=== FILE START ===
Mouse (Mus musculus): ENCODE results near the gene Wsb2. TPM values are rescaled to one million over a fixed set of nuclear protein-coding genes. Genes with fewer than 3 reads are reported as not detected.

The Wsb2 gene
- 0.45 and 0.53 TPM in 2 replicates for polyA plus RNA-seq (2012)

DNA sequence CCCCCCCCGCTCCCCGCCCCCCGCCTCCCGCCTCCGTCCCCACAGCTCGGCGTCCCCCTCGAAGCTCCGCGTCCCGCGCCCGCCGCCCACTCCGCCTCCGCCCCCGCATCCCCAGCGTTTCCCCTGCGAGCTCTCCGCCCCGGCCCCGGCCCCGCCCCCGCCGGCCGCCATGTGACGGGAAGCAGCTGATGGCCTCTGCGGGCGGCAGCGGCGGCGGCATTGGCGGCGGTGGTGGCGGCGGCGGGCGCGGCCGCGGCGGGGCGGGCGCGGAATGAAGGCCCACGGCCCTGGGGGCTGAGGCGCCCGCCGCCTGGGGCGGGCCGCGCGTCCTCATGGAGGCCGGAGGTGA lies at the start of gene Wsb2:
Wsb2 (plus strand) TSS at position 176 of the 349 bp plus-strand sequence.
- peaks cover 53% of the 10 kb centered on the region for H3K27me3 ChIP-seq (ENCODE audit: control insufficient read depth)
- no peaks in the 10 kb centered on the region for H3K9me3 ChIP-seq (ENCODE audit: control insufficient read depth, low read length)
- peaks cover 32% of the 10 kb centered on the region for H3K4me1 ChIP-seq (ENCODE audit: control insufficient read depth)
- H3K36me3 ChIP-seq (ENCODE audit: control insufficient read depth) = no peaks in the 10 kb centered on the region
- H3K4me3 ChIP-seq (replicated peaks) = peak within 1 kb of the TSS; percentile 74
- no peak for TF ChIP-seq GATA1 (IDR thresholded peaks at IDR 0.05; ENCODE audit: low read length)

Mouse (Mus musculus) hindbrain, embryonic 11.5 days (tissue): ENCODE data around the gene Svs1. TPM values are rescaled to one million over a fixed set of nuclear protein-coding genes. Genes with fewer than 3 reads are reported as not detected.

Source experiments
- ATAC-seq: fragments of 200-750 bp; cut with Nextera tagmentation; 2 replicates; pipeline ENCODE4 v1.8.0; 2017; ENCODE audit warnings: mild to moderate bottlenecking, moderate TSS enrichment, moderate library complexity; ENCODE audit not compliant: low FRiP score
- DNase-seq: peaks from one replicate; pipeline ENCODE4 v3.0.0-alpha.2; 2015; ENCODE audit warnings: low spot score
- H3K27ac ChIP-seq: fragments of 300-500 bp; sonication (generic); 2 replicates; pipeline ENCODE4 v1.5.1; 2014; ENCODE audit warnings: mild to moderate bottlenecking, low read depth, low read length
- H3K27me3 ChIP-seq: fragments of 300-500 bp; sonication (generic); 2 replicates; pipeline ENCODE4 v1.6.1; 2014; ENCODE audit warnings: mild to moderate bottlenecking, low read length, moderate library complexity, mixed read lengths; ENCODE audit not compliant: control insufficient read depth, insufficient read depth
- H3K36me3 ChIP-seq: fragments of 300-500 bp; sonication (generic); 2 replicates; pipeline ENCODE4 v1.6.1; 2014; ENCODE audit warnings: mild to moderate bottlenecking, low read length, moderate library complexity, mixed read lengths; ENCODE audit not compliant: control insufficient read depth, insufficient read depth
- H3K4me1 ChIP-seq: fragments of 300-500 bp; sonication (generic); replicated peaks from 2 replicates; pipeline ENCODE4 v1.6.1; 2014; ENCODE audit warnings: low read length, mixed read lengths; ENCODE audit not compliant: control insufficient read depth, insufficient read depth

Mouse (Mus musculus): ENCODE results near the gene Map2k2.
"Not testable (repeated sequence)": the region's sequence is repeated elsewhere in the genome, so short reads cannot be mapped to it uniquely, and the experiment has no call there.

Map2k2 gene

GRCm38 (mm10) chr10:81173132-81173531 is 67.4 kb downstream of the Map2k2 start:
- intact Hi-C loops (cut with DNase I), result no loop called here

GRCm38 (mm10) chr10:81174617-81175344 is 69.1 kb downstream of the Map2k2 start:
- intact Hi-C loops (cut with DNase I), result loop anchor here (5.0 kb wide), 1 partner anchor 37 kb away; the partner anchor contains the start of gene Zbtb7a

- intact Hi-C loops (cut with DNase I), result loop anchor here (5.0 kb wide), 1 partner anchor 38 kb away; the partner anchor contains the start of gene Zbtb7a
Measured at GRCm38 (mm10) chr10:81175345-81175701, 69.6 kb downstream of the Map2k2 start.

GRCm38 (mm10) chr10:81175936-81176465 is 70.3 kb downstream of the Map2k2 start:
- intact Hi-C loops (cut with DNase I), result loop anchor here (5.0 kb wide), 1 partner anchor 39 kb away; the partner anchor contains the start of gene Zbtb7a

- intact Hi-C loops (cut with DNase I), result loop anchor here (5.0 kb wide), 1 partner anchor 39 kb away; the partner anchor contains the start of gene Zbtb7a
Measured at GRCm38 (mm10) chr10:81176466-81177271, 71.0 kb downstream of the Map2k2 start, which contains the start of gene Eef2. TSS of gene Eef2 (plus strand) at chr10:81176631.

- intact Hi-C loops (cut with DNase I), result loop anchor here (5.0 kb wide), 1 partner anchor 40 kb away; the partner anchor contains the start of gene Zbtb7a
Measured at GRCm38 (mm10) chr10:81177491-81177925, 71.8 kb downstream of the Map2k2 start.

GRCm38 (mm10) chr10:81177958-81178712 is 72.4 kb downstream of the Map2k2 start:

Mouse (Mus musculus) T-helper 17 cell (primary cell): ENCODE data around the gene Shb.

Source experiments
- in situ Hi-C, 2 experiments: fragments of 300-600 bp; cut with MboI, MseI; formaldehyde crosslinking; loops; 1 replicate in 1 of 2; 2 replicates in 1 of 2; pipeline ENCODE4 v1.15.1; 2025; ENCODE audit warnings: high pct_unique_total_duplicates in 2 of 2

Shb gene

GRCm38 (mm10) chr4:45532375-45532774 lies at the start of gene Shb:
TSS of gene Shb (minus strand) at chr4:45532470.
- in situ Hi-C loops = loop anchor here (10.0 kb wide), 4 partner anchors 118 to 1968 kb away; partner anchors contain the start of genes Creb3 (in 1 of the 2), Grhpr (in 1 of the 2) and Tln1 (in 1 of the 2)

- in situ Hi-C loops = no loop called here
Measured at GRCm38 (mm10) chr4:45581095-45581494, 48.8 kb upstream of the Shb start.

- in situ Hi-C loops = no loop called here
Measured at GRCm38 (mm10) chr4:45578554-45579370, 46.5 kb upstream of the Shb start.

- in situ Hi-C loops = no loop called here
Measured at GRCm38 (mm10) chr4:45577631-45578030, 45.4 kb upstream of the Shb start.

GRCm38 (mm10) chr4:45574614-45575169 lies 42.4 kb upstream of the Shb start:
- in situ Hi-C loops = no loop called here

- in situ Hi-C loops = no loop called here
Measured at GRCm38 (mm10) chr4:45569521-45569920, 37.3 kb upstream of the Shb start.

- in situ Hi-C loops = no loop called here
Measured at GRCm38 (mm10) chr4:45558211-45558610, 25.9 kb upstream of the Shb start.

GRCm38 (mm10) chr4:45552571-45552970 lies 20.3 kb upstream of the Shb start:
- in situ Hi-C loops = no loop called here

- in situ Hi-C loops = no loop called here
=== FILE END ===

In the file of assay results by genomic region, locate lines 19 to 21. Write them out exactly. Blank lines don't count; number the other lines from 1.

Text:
- H3K4me1 ChIP-seq: fragments of 300-500 bp; sonication (generic); replicated peaks from 2 replicates; pipeline ENCODE4 v1.6.1; 2014; ENCODE audit warnings: low read length, mixed read lengths; ENCODE audit not compliant: control insufficient read depth, insufficient read depth

Mouse (Mus musculus): ENCODE results near the gene Map2k2.
"Not testable (repeated sequence)": the region's sequence is repeated elsewhere in the genome, so short reads cannot be mapped to it uniquely, and the experiment has no call there.